Efficiency


Using Energy Efficiently

For all the energy required to propel a vehicle, not all of it makes it to the wheels. Some of it is lost to friction and heat. Vehicle inefficiency can be classified into two categories of losses: road-load and energy conversion. At Tesla, careful attention is given to both to achieve the maximum range. The Tesla Roadster leverages both an incredible electric powertrain and an engineer’s obsession with efficiency to be the most efficient production sports car on the market today.

Road-Load

All vehicle types, regardless of what powertrain they use, need to overcome road-load. It includes wind resistance, mechanical friction (bearings, hubs, driveshaft, etc.), and tire rolling resistance. Road-load affects all vehicles.  As a car speeds up, wind resistance increases; there is more air for the car to “push” out of the way. Therefore, road-load is greater at higher speeds and is dependent on the aerodynamics of the vehicle. Tesla engineers are focused on decreasing aerodynamic losses while achieving beautiful styling. Road-load can be minimized by designing brakes, bearings and other rotating components with less friction. It is also important to use tires that have low rolling resistance and make the vehicle as light as possible. Energy saved by decreasing road-load can have a significantly positive impact on range. The Model S will be one of the most aerodynamic sedans ever built with all components tuned to minimize friction and achieve the highest possible range.

Energy Conversion Losses

Two theoretical cars with identical road-load could have very different overall efficiency based on how effectively they convert energy before it turns to the wheels. Electric vehicles have the lowest overall energy conversion losses.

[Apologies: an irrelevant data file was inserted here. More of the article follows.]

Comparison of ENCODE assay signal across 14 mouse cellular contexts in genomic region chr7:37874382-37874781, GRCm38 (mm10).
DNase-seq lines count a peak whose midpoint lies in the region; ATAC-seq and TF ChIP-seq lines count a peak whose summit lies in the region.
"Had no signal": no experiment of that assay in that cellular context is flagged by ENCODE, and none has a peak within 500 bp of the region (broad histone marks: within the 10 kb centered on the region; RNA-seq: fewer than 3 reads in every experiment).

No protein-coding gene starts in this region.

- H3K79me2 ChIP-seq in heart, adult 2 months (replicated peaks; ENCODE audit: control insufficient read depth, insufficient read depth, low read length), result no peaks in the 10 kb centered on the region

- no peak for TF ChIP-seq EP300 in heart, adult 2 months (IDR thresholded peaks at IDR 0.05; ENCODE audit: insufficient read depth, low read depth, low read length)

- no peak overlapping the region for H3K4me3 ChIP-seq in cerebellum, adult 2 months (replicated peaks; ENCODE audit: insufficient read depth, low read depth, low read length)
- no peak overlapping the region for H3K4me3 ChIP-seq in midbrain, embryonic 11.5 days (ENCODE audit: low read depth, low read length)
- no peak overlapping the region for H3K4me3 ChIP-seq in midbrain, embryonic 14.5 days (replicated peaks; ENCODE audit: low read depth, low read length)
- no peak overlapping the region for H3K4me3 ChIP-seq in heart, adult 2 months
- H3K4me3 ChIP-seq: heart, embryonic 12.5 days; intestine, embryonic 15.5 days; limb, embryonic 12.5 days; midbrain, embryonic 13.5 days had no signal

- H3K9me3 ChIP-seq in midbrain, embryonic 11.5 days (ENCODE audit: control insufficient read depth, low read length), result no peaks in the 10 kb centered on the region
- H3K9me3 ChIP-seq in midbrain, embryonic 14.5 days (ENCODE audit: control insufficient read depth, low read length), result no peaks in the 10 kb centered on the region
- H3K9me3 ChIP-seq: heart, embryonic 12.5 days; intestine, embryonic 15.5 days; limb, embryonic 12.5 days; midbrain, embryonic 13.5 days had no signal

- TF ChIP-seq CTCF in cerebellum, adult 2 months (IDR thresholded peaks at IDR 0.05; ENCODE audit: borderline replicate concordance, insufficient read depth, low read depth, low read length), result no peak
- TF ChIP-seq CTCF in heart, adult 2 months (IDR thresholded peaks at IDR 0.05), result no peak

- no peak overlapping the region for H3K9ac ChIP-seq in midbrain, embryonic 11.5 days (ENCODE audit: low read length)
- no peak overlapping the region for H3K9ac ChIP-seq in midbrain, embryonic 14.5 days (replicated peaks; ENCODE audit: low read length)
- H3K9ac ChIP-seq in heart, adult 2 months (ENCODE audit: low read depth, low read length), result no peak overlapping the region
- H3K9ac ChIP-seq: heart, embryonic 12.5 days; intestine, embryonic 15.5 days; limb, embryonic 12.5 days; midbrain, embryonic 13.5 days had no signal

Electric Vehicle Efficiency

In an electric vehicle, chemical energy is stored in a battery. Lithium-ion batteries are used in Tesla vehicles because of high energy density. Converting the chemical energy to free electrons (electrical energy) can be greater than 90% efficient – some energy is lost to heat in cells and other battery pack components such as current conductors and fuses. The remaining components of the Tesla powertrain – the drive inverter and motor – are also extremely efficient. Overall, drive efficiency of the Tesla Roadster is 88% - almost three times more efficient than an internal combustion powered vehicle.

Internal Combustion Vehicle Efficiency

Chemical energy is stored as gasoline in a conventional car. Combustion is used to convert the chemical energy into thermal energy. Pistons convert the thermal energy to the mechanical work that turns the wheels. The conversion process is, at best, 35% efficient. The majority of the energy stored in the gasoline is lost as heat.

Hybrids and Plug-In Hybrid Vehicle Efficiency

The energy conversion process in a hybrid is a combination of the process in an internal combustion vehicle and battery electric vehicle. Overall efficiency for a hybrid is a bit higher than a conventional vehicle because it can recapture some road load energy, but is still much lower than an electric vehicle. When Hybrids operate in all-electric mode – overall efficiency can be quite high. However, once the gasoline engine kicks in, the overall powertrain efficiency includes losses due to both the ICE conversion process and the battery. A world of 100% hybrid vehicles is still 100% dependent on oil.

Well-to-Wheel Efficiency

Comparing an example of each technology reveals that Tesla electric technology uses energy most efficiently. As utility companies build more efficient power plants and bring more renewables online, the well-to-station efficiency will significantly increase. In turn, the overall vehicle efficiency increases to levels never to be recognized by internal combustion or hybrid technologies.


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